“Through the collection, I was questioning the way we design for the masculine form as well as the narratives we create around them to put that theory into practice,” says Alleyne. It’s quite surprising, then, to hear the designer had not the faintest interest in menswear until his final year of studying for his BA at London College of Fashion. He grew up in Jamaica, moving to the Cayman Islands when he was 13, where his interest in design began to flourish. By the time he was 16, he had produced his own fashion show and eventually moved to London to start his journey at LCF, co-founding the inclusive modelling and casting agency,
“When I was doing womenswear it was all about the feminine and the sensual, the silks, satins, chiffons, anything light and flowing that allowed for movement,” explains the designer, who has transferred his sensual understanding of fabric, colour, cut and drape directly to his menswear. His MA collection looked specifically to pirate folklore which is big in the Cayman Islands. Attending the annual Pirates Week festival growing up, Alleyne was fascinated by the men who wore flowing tops and billowing trousers. “[Pirates] bent and blurred the lines of gender and even the idea of the pirate ship serves as a place where archetypes are made to walk the plank,” says the designer.
Jawara Alleyne MA collection
Each look has an air of a different character – vampires, sorcerers and werewolves – as models wore blue taffeta biker jackets, draped nylon coats, crochet vests and pink satin trousers. Looks came adorned with clusters of marabou feathers and intricate beading, bridging the gap between masculine and feminine dress.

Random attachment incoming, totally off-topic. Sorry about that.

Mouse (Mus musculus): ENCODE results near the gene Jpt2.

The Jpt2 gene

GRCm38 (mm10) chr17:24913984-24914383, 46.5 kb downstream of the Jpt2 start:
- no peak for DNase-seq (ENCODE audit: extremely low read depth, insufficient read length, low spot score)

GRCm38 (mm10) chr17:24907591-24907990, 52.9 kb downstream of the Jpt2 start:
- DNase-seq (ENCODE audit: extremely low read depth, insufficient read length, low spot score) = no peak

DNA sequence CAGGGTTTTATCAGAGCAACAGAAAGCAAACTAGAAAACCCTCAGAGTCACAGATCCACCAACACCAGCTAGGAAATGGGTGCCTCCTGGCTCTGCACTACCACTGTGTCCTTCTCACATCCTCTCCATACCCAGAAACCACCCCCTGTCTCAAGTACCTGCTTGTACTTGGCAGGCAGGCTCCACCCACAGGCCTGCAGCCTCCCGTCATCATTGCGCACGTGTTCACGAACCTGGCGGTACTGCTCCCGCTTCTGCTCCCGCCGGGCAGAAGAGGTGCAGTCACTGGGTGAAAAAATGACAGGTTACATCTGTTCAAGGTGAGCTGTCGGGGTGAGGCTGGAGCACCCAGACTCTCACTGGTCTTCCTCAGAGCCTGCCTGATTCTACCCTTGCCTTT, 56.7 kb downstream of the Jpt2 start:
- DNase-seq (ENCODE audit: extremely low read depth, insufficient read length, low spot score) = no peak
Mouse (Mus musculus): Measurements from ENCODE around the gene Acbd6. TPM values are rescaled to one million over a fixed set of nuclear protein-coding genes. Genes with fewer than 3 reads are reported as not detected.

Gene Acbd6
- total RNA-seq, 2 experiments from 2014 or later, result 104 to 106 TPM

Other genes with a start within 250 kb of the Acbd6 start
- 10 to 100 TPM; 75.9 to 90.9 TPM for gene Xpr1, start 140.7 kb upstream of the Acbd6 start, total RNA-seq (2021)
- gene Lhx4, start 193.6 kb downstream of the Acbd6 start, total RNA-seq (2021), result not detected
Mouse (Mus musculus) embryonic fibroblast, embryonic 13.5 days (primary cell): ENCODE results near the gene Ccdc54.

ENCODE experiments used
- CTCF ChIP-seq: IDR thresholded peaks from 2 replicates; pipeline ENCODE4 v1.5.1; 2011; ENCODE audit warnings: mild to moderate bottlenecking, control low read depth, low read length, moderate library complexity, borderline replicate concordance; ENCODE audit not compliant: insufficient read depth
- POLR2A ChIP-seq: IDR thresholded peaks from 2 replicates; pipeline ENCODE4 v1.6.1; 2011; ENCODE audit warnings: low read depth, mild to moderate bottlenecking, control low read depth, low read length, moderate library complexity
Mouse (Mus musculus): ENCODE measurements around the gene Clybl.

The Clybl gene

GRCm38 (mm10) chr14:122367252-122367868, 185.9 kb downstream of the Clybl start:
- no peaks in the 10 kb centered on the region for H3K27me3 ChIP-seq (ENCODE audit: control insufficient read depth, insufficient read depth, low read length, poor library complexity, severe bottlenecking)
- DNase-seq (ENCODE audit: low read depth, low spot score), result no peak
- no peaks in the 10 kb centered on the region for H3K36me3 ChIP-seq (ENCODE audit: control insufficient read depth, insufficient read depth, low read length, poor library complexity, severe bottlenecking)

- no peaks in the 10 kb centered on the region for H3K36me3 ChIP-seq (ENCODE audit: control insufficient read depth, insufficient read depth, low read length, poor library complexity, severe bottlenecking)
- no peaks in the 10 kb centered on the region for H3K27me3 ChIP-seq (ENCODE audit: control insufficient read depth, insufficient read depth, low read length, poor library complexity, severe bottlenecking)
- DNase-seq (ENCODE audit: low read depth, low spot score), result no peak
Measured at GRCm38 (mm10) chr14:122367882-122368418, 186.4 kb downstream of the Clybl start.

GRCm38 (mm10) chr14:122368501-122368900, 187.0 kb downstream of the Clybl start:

“There’s an underground feeling of the spiritual being explored in the collection,” says Alleyne. “My father was Rastafarian so I grew up seeing a lot of Rastafarian men who were kind of outcasts of society at that time, I drew a lot from that. They wear the most beautiful robes which took me back to references of sorcerers.”
Alleyne continued his exploration of drape work when he showed his sophomore collection at Nigeria’s Arise Fashion Week last December. Unofficially dubbed Punky Reggae Rockstar, Alleyne took a singular top from his MA collection that captured his vision best and simplified it through t-shirts, stripping the silhouette back to basics and exploring the specifics. “Where my MA collection was about finding a man across time, this one I was using culture to place him in time,” he says. Collection highlights included crinkled chiffon tops in mustard and olive, t-shirts slashed across the sleeves and torso and pleated denim trousers, which Alleyne says are the most comfortable pants he owns.
“The idea of what is masculine has become homogenous,” affirms the designer. “Without the option to play and explore, the human identity stops evolving.”
Top image: Jawara Alleyne headdress pictured inside Issue 52 of 10 Men, photographed by Luca Anzalone and styled by Ola Ebiti.
Jawara Alleyne Arise Fashion Week